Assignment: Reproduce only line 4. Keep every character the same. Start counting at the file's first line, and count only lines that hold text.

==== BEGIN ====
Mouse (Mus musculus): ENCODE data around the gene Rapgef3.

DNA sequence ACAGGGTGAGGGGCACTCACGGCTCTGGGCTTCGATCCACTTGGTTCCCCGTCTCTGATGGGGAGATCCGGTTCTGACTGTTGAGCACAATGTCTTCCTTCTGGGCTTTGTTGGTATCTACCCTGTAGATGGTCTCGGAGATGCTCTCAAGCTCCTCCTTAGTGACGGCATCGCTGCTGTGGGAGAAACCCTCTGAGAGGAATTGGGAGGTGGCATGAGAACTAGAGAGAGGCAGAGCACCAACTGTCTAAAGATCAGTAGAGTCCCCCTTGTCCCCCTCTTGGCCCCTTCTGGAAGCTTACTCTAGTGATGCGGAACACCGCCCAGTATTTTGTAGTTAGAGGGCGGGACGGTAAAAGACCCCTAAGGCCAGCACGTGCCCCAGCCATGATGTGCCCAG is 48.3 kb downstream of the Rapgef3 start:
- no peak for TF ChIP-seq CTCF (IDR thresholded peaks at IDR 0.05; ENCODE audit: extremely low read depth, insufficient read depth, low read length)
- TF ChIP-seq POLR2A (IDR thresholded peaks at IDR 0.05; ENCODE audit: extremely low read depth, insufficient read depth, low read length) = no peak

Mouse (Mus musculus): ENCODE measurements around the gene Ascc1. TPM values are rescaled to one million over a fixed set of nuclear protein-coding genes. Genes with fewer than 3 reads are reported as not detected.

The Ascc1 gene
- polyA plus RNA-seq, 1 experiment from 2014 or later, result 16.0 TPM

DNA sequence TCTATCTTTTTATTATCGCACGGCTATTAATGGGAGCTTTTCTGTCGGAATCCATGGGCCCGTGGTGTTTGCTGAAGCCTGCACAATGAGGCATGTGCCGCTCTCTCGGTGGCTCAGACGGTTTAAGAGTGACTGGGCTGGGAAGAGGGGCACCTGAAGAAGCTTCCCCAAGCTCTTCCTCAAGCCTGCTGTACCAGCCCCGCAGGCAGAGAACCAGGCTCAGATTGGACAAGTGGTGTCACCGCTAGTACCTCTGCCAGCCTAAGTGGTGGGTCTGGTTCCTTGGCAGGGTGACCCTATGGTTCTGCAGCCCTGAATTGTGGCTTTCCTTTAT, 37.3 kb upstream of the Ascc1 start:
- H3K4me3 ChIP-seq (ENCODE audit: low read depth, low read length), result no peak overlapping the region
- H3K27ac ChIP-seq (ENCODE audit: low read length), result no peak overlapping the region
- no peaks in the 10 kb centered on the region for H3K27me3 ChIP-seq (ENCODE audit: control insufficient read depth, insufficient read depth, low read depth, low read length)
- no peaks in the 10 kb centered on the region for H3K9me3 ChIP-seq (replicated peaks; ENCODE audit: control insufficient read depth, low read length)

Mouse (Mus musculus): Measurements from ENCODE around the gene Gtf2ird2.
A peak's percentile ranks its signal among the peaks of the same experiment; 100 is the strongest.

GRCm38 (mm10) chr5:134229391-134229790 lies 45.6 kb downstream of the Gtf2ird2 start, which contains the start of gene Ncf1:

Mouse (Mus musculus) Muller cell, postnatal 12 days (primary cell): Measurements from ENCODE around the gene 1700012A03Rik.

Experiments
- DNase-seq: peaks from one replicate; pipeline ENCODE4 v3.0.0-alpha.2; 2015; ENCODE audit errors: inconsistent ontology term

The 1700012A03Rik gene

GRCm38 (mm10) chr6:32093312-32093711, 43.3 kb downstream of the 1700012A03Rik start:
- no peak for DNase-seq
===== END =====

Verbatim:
- TF ChIP-seq POLR2A (IDR thresholded peaks at IDR 0.05; ENCODE audit: extremely low read depth, insufficient read depth, low read length) = no peak